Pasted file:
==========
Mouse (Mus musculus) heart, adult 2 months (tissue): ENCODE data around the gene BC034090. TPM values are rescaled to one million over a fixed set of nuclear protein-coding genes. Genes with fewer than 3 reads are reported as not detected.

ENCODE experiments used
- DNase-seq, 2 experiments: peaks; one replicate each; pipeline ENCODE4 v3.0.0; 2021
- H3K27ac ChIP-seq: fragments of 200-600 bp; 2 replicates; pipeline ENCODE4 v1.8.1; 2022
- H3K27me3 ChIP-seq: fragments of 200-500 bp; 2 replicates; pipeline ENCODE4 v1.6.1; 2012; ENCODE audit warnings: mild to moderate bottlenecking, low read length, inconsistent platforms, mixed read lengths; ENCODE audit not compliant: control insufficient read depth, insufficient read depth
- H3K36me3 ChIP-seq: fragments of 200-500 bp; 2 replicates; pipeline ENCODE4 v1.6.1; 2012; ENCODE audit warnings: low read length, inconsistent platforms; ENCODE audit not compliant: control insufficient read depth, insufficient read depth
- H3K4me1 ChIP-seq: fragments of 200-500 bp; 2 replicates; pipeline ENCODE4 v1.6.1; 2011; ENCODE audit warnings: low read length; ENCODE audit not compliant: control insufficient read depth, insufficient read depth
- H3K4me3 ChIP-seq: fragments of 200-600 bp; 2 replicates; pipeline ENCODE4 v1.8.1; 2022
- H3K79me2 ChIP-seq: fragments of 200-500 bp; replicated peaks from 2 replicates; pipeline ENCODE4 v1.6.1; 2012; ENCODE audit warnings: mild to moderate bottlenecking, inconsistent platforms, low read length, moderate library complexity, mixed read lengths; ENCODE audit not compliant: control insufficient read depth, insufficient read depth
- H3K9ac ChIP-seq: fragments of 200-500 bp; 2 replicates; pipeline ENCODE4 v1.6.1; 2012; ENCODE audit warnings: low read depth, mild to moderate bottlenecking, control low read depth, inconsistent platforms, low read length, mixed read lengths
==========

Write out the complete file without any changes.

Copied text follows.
Mouse (Mus musculus) heart, adult 2 months (tissue): ENCODE data around the gene BC034090. TPM values are rescaled to one million over a fixed set of nuclear protein-coding genes. Genes with fewer than 3 reads are reported as not detected.

ENCODE experiments used
- DNase-seq, 2 experiments: peaks; one replicate each; pipeline ENCODE4 v3.0.0; 2021
- H3K27ac ChIP-seq: fragments of 200-600 bp; 2 replicates; pipeline ENCODE4 v1.8.1; 2022
- H3K27me3 ChIP-seq: fragments of 200-500 bp; 2 replicates; pipeline ENCODE4 v1.6.1; 2012; ENCODE audit warnings: mild to moderate bottlenecking, low read length, inconsistent platforms, mixed read lengths; ENCODE audit not compliant: control insufficient read depth, insufficient read depth
- H3K36me3 ChIP-seq: fragments of 200-500 bp; 2 replicates; pipeline ENCODE4 v1.6.1; 2012; ENCODE audit warnings: low read length, inconsistent platforms; ENCODE audit not compliant: control insufficient read depth, insufficient read depth
- H3K4me1 ChIP-seq: fragments of 200-500 bp; 2 replicates; pipeline ENCODE4 v1.6.1; 2011; ENCODE audit warnings: low read length; ENCODE audit not compliant: control insufficient read depth, insufficient read depth
- H3K4me3 ChIP-seq: fragments of 200-600 bp; 2 replicates; pipeline ENCODE4 v1.8.1; 2022
- H3K79me2 ChIP-seq: fragments of 200-500 bp; replicated peaks from 2 replicates; pipeline ENCODE4 v1.6.1; 2012; ENCODE audit warnings: mild to moderate bottlenecking, inconsistent platforms, low read length, moderate library complexity, mixed read lengths; ENCODE audit not compliant: control insufficient read depth, insufficient read depth
- H3K9ac ChIP-seq: fragments of 200-500 bp; 2 replicates; pipeline ENCODE4 v1.6.1; 2012; ENCODE audit warnings: low read depth, mild to moderate bottlenecking, control low read depth, inconsistent platforms, low read length, mixed read lengths